Updated: Apr 17
Kevin grew up with parents that were constantly shouting and berating each other. He never witnessed an apology or an attempt to repair the relationship, and he learned that the best way to calm his own sense of panic when emotions were flying like daggers was to put on his headphones, close the door and shut everyone out completely. His partner, Ray, grew up in a home where loud, impassioned conversations were commonplace at the dinner table. Differences of opinion were voiced unabashedly, and members of the family often openly disagreed. Ultimately, most of these conversations led to greater understanding, and the family members had deep respect and sincere appreciation of one another. The two men had very different experiences with conflict as children, and so their strategies for how to deal with stressful emotions as adults is also very different. At the first inkling of an argument with Ray, Kevin quickly defaults into escape mode in order to short circuit a conflict which seems to him most certainly will end in violence. Ray will pursue him, hoping to resolve the issue at hand, and often ends up frustrated and confused about why Kevin won't try to sort things out with him.
Two vastly different strategies for handling conflict will often lead to a cycle of frustrating miscommunication that seems impossible to shift. When one person shuts down and refuses to continue the conversation, while the other is desperate to hash things out and come to an understanding, there may be an impasse. The one believes that conflict is ruinous to relationship, so best to avoid it at all costs, and thereby remain safe. The other sees that resolution can only be found by getting it all out there, expressing all of the feelings, at times even shouting and blaming and throwing things if that's what it takes to be heard. Each person may perceive his way of handling the situation as the only way forward, but both are painfully aware that nothing seems to be working. They may have a clear sense that they are not getting along and this familiar cycle keeps coming back around, but they have no idea how to shift things.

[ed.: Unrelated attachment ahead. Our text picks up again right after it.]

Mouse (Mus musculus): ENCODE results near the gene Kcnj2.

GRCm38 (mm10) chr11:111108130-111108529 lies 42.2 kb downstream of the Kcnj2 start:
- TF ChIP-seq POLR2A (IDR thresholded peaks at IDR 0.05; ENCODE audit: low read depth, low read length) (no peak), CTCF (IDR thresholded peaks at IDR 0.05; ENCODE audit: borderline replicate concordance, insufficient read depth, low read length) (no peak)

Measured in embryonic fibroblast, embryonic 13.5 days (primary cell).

In Sue Johnson's book, "Hold on Tight," she writes about attachment styles. People can have very different approaches to intimacy, relationship, and conflict, depending on how the adults in their lives handled communication and conflict when they were children. Some of us tend to pull away, or be avoidant, when a relationship is stressful, while others will try to calm their relationship anxiety by persistently going after their partner until a connection is reestablished, sometimes to the point of throwing a tantrum. The strategies that worked for us as children to avoid or calm hurt feelings can be hard wired into our neural pathways. This can be like the experience of arriving at home in your car in a sort of autopilot mode, having no recollection of the drive there. We can default to a trancelike state in which our behavior does not seem like a choice, it just takes over and happens, the same way it has been happening since we were small. The problem is that our childhood coping strategies often don't work well in maintaining healthy adult relationships, and the good news is that we can learn to do things differently. We can rewire our brains by stepping back to notice what we are doing, and choosing to create new neural pathways by learning new behaviors and patterns of communication.
The first important step is to recognize the negative cycle as it is happening, in the moments when it begins to take over and hijack your ability to listen to one another. Reflect for a moment on how you handle conflict or feelings of disconnection with your partner. What happens when you are confronted by your partner about leaving dishes in the sink or showing up late? What do you do when you feel anxious about the state of the relationship? If you feel annoyed, do you pull away or snap at your partner? If your partner pulls away, how far do you go to try and re-engage them? Do you worry that if you share hurt feelings or anger that it will just escalate into a fight? Do you have effective ways to make up and talk about what happened after a fight? Can the two of you name to each other your part in the downward spiral? Once you start to recognize how you and your partner both play an integral role in an unhealthy pattern of communication, you can begin to catch yourselves while it is happening and stop it in its tracks. In this first step to changing things, the two of you name a common enemy, which is not each other, but the negative pattern of communication.